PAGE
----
<sp who="#F-1h4-hn5">
      <speaker rend="italic">Prince.</speaker>
      <p n="2071">Thou say'st true Hostesse, and he slanders thee most grossely.</p>
   </sp>
   <sp who="#F-1h4-qui">
      <speaker rend="italic">Host.</speaker>
      <p n="2072">So he doth you, my Lord, and sayde this other
      <lb n="2073"/>day, You ought him a thousand pound.</p>
   </sp>
   <sp who="#F-1h4-hn5">
      <speaker rend="italic">Prince.</speaker>
      <p n="2074">Sirrah, do I owe you a thousand pound<c rend="italic">?</c>
      </p>
   </sp>
   <sp who="#F-1h4-fal">
      <speaker rend="italic">Falst.</speaker>
      <p n="2075">A thousand pound<hi rend="italic">Hal</hi>? A Million. Thy loue is
      <lb n="2076"/>worth a Million: thou ow'st me thy loue.</p>
   </sp>
   <sp who="#F-1h4-qui">
      <speaker rend="italic">Host.</speaker>
      <p n="2077">Nay my Lord, he call'd you Iacke, and said hee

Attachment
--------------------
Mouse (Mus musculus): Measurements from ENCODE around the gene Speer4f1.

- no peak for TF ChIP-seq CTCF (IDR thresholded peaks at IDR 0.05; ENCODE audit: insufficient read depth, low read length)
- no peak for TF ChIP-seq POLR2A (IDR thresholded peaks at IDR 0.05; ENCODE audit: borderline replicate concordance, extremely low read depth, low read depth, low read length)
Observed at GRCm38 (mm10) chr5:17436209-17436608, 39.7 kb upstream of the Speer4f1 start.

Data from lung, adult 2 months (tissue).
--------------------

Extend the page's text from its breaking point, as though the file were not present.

<lb n="2078"/>would cudgell you.</p>
   </sp>
   <sp who="#F-1h4-fal">
      <speaker rend="italic">Fal.</speaker>
      <p n="2079">Did I,<hi rend="italic">Bardolph</hi>?</p>
   </sp>
   <sp who="#F-1h4-bar">
      <speaker rend="italic">Bar.</speaker>
      <p n="2080">Indeed Sir<hi rend="italic">Iohn</hi>, you said so.</p>
   </sp>
   <sp who="#F-1h4-fal">
      <speaker rend="italic">Fal.</speaker>
      <p n="2081">Yea, if he said my Ring was Copper.</p>
   </sp>
   <sp who="#F-1h4-hn5">
      <speaker rend="italic">Prince.</speaker>
      <p n="2082">I say 'tis Copper. Dar'st thou bee as good as
      <lb n="2083"/>thy word now?</p>
   </sp>
   <sp who="#F-1h4-fal">
      <speaker rend="italic">Fal.</speaker>
      <p n="2084">Why<hi rend="italic">Hal</hi>? thou know'st, as thou art but a man, I
      <lb n="2085"/>dare: but, as thou art a Prince, I feare thee, as I feare the
      <lb n="2086"/>roaring of the Lyons Whelpe.</p>
   </sp>
   <sp who="#F-1h4-hn5">
      <speaker rend="italic">Prince.</speaker>